WillowMoone23122020.JPG Napier Girls' High School graduate Willow Noome won a week with the Ministry of Justice after submitting a video on the issues of white privilege. Photo / Paul Taylor
An award-winning Napier Girls' High School graduate was invited to spend a week with the Ministry of Justice after a passionate speech on the topic of white privilege.
Willow Noome was flown down to Wellington on December 8, spending time picking the brains of New Zealand's top solicitors, lawyers and policy managers.
The 17-year-old submitted a video and won the GirlBoss Edge: Law, Policy & Government Edition 'Justice Challenge'.
"I think white privilege is an issue everywhere - it's really ingrained in our society due to systemic racism and throughout our history in New Zealand," she told Hawke's Bay Today.
Noome was one of 600 young women to take part in the programme and was recognised as one of 11 Justice Challenge winners.
A total of 445 women competed in the real-world problem-solving challenge.
In her submission, Noome said white privilege had massive effects, such as Māori making up 15 per cent of the population but 51 per cent of the prison population.
It was also visible in a more subtle way, like the production of white dolls and band-aids and foundation that match her skin colour.
"I believe that white people have the unconscious advantages in life," she said. "I use the word unconscious because many white people fail to recognise it - there is a gap that we must acknowledge."
The teenager finished her video submission with ways in which New Zealand can implement change in society's imbalance.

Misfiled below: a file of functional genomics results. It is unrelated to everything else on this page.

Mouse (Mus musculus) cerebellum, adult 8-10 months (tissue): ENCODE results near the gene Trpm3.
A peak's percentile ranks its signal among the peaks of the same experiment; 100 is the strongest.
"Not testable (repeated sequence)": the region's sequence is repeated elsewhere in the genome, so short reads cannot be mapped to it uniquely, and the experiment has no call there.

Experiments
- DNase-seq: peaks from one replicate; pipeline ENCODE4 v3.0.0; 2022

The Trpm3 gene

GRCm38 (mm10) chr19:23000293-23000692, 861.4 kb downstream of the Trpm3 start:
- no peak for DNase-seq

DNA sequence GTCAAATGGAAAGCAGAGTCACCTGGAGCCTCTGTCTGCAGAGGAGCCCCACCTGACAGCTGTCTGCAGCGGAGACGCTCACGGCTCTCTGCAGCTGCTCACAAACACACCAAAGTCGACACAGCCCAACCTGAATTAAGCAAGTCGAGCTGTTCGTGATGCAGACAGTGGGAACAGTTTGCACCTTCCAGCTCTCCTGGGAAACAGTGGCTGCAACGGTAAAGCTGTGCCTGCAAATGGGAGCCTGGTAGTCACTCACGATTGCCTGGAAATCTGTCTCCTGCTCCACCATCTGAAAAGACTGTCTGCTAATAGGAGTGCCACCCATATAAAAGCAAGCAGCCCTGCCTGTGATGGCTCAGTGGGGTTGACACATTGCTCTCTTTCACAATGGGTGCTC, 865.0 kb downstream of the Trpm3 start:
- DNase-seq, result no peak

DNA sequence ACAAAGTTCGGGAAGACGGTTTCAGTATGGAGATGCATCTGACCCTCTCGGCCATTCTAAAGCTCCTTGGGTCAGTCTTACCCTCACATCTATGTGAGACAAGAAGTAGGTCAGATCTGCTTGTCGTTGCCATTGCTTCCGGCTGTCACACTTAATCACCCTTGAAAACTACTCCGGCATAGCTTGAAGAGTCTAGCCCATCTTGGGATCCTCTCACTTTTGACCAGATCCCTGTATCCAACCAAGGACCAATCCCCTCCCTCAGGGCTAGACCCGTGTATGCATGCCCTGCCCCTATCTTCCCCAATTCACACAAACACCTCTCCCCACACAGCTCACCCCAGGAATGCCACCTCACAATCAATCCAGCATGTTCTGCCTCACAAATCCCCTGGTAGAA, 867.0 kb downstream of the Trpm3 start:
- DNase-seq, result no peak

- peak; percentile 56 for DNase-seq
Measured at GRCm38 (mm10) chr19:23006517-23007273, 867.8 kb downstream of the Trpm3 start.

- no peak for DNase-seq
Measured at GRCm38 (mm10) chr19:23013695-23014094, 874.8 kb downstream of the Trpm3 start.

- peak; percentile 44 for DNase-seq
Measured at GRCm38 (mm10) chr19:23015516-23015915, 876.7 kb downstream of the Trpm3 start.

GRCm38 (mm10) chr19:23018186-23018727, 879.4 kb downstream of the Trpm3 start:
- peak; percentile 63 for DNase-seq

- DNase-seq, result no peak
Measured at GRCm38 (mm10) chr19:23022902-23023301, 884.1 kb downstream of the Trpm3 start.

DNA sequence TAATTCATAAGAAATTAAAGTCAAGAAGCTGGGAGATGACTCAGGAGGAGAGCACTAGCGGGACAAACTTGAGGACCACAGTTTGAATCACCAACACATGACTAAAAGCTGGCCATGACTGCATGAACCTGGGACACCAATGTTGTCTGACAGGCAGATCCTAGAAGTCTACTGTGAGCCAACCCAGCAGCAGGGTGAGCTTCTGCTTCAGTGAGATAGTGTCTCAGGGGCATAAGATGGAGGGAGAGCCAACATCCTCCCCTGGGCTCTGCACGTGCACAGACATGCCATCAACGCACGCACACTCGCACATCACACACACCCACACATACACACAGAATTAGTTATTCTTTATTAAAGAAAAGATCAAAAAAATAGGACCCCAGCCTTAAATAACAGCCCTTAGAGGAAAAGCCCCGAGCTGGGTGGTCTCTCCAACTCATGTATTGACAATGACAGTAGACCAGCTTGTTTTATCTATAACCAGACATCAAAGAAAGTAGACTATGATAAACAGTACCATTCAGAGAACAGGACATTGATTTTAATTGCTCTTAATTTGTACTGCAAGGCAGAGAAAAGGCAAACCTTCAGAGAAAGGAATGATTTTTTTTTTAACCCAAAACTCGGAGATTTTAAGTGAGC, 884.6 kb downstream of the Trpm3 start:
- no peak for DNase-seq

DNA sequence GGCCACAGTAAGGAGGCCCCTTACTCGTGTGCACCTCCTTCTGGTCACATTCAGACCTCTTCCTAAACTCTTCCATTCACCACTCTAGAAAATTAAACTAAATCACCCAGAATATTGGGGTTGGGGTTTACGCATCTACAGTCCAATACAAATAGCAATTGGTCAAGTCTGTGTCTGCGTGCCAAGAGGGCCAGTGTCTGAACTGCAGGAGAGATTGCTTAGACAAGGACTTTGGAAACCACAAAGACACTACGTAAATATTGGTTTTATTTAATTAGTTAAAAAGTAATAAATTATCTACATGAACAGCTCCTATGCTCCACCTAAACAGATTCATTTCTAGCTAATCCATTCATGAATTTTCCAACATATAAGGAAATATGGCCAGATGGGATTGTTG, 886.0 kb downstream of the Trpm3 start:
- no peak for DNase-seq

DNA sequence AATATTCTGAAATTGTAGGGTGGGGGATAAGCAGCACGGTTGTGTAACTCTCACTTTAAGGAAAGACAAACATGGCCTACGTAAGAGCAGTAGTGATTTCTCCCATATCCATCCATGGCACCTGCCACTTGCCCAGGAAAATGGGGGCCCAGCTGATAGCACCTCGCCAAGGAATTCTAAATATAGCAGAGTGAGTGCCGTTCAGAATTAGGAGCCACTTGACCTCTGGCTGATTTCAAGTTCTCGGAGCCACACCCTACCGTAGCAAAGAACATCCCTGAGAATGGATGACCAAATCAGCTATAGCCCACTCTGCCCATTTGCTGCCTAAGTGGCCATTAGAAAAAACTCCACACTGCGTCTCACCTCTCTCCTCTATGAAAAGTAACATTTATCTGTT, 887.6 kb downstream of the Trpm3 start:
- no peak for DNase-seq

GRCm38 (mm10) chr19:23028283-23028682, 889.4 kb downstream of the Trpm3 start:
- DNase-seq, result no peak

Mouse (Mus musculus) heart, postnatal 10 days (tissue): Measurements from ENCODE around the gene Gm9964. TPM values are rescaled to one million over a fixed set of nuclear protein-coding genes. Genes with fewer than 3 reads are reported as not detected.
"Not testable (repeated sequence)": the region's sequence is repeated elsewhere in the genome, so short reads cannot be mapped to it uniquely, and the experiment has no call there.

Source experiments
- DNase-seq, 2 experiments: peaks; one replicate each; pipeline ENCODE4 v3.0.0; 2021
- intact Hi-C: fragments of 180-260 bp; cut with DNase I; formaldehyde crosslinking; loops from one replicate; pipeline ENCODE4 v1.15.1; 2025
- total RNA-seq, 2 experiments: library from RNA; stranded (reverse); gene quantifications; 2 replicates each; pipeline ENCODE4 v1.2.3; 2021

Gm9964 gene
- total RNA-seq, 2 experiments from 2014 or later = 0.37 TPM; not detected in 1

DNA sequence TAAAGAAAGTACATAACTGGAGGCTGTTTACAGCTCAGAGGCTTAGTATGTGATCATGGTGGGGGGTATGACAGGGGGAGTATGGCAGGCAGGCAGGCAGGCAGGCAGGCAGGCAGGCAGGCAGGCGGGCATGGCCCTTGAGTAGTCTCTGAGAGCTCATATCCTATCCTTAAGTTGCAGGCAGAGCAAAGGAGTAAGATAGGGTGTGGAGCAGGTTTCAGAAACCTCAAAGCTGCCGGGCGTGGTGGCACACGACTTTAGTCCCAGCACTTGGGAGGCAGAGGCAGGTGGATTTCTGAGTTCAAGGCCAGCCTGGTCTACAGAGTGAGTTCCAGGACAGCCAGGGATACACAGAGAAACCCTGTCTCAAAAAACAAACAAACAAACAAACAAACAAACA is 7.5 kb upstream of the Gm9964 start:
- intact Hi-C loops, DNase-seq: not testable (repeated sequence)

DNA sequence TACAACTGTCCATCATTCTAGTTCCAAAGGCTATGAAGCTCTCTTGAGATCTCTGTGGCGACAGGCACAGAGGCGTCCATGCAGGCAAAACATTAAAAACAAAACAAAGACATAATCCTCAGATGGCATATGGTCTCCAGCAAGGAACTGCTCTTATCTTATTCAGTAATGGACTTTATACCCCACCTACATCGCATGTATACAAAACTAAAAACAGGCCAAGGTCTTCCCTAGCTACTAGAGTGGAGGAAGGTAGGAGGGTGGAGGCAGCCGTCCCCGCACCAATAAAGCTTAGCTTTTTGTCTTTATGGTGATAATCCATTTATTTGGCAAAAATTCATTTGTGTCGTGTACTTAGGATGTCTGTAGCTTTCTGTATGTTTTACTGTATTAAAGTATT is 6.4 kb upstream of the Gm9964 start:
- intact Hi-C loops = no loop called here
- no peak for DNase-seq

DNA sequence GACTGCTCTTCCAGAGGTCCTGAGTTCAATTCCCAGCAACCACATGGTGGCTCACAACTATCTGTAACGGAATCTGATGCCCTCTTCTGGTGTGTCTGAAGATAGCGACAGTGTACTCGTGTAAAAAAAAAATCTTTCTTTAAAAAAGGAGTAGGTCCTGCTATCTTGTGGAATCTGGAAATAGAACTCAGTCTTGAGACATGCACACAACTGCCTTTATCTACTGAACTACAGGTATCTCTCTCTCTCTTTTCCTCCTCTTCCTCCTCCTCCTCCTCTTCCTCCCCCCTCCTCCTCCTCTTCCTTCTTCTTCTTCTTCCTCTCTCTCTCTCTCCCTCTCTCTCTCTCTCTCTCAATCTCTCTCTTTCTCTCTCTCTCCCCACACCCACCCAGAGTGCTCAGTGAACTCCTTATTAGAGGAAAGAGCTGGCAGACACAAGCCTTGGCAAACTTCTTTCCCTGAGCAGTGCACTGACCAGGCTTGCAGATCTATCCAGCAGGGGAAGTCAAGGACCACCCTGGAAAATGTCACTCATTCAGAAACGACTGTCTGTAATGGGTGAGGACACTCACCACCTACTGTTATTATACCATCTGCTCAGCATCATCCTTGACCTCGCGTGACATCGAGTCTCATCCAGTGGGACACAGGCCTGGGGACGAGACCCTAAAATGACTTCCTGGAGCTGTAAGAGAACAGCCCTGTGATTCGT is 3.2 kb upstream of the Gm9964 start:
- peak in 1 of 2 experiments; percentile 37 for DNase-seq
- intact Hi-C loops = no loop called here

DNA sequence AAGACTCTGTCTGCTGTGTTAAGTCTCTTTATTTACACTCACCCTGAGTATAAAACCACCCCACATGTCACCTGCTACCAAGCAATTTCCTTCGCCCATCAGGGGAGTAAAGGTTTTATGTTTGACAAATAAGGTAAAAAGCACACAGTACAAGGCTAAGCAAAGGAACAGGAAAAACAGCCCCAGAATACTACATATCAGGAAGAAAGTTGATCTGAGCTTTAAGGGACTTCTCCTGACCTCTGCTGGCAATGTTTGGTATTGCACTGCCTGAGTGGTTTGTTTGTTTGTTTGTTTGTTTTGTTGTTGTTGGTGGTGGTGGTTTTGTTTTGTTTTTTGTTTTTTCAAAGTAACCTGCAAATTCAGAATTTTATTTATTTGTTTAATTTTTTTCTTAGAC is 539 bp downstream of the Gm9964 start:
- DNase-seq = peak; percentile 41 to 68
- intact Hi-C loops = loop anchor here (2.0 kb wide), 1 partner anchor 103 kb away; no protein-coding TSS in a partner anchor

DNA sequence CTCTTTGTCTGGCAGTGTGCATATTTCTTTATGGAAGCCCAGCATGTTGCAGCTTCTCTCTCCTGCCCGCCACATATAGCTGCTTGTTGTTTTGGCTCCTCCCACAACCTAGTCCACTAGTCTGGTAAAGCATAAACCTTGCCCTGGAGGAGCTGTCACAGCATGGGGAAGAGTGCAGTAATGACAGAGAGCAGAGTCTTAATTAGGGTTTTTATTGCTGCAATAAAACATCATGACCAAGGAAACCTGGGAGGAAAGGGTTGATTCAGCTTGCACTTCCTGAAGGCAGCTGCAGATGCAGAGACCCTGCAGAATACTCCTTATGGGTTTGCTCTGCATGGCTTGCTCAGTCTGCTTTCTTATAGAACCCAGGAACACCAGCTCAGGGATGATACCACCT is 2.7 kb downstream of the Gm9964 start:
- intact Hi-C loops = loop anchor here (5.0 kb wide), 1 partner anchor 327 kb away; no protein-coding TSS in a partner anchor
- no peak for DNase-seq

"We need to take advantage of the education that surrounds us and engage in conversations," she said.
"Our leaders need to support young people in their efforts to improve race relations and ensure the New Zealand curriculum is promoting diversity and inclusion."
She has her eyes set on being a lawyer – potentially in criminal defence or prosecution - and will be studying law and commerce at the University of Auckland next year.
She said the people she met at the Ministry of Justice gave her some valuable career advice.
"I thought this opportunity would really cement what I wanted to do in law; however I was told I don't need to decide right now exactly what I want to do – which was comforting."
She said meeting with policy manager Caroline Greaney in Wellington – whose team worked on the cannabis referendum, the End of Life Choice Bill and the Abortion Legislation Act was a highlight.
"They really made change on a national level and that's what's really important to me – I love having an impact on my community," she said.
Noome is currently working for Napier City Council as an administration assistant.